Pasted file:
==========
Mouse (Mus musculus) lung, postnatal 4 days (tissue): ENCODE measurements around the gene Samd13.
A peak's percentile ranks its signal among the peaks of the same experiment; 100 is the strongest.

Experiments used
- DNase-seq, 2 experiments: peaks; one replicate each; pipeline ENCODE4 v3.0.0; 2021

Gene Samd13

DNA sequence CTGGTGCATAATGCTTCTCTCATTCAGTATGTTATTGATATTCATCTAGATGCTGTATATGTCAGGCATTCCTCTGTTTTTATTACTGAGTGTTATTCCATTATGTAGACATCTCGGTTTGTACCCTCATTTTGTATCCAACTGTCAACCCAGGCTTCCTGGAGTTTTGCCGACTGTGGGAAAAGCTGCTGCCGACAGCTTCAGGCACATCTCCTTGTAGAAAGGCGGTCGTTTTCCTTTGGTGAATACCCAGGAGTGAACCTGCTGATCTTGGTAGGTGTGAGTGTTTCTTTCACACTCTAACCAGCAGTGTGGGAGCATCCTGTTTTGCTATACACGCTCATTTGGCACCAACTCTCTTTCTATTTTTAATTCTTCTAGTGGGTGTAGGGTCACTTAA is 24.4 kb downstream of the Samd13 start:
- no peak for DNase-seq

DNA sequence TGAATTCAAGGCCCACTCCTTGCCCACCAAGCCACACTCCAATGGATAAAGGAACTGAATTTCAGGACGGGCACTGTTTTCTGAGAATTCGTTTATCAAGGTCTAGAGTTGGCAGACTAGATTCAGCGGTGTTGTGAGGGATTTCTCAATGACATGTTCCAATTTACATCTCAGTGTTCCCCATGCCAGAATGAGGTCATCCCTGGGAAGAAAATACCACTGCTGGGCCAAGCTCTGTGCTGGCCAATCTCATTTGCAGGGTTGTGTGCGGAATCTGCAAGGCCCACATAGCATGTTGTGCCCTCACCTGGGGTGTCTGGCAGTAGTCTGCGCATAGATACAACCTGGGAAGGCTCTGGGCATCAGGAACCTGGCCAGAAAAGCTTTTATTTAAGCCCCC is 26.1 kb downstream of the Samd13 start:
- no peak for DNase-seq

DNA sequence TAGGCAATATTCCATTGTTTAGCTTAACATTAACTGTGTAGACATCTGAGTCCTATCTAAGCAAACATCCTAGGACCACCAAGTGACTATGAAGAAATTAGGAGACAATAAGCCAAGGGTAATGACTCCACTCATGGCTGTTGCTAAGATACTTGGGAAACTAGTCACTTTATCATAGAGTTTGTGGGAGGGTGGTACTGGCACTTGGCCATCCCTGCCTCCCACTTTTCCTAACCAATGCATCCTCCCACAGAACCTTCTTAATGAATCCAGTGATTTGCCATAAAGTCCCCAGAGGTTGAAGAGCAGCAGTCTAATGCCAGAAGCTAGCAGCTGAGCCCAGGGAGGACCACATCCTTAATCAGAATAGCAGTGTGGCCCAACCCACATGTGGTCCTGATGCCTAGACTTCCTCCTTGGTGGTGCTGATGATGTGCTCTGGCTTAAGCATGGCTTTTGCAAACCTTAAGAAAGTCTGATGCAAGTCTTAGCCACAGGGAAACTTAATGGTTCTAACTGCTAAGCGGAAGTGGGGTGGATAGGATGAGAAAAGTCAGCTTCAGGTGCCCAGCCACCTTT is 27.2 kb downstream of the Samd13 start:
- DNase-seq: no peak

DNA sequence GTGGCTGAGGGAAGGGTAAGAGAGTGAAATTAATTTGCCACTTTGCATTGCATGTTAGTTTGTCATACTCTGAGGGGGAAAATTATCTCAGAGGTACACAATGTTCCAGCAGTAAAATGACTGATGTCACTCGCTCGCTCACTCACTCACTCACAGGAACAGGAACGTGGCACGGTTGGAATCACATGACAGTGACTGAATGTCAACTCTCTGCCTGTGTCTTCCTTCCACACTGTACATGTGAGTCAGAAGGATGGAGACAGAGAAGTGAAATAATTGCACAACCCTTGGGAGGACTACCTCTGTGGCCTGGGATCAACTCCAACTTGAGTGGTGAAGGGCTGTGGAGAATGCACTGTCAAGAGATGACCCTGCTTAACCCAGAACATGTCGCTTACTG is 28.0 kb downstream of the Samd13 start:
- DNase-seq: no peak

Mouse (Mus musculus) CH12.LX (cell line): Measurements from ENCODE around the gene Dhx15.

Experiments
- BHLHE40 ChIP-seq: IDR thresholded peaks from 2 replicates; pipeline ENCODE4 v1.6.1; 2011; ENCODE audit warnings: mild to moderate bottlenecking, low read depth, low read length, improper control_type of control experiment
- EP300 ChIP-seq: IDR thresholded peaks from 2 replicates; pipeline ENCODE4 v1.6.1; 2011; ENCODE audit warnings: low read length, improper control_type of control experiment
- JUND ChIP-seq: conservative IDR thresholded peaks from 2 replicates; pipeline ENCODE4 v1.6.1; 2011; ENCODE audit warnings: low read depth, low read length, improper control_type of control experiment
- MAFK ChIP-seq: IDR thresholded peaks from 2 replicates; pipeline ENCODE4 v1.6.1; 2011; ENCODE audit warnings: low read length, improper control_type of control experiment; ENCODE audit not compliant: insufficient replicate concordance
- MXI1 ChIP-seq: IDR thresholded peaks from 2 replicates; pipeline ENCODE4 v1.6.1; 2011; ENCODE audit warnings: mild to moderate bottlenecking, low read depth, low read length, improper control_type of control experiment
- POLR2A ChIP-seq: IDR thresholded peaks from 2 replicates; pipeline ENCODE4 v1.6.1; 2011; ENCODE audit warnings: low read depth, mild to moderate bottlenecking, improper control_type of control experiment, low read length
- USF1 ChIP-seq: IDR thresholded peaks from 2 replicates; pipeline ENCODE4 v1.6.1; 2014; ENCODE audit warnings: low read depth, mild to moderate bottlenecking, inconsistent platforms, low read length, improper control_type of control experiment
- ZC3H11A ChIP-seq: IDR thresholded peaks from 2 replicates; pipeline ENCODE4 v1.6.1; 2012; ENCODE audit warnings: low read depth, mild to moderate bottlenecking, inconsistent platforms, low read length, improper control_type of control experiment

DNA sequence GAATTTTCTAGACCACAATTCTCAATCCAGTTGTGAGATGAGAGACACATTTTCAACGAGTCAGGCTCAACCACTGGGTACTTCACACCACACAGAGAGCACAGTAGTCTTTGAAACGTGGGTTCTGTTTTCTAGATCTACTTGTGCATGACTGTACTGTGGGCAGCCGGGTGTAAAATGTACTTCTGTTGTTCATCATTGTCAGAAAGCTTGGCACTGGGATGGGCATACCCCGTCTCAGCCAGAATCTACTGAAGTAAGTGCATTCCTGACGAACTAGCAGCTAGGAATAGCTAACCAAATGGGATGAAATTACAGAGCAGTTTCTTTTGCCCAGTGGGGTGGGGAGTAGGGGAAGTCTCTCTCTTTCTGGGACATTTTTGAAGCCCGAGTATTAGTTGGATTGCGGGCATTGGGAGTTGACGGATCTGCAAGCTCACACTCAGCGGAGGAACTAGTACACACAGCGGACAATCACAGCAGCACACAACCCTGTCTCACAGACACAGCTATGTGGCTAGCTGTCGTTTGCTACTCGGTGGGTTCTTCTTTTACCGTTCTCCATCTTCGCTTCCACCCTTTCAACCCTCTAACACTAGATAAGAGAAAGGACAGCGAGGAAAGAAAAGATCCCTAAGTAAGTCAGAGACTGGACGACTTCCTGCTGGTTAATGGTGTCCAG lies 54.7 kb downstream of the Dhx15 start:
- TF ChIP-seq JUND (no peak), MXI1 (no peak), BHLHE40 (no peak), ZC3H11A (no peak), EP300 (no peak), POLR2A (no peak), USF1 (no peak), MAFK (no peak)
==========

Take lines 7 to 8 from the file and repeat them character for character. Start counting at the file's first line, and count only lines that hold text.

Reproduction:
- no peak for DNase-seq

DNA sequence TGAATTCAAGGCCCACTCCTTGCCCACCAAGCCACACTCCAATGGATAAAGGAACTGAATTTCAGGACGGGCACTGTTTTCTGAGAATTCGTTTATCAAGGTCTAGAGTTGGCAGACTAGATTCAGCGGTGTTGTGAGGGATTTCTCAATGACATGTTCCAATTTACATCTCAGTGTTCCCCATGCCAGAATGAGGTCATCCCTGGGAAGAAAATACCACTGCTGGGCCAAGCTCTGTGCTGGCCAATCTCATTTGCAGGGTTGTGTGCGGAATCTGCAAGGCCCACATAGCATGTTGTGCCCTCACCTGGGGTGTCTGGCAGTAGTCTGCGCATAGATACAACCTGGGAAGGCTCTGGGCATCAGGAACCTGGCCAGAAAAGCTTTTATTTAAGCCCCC is 26.1 kb downstream of the Samd13 start: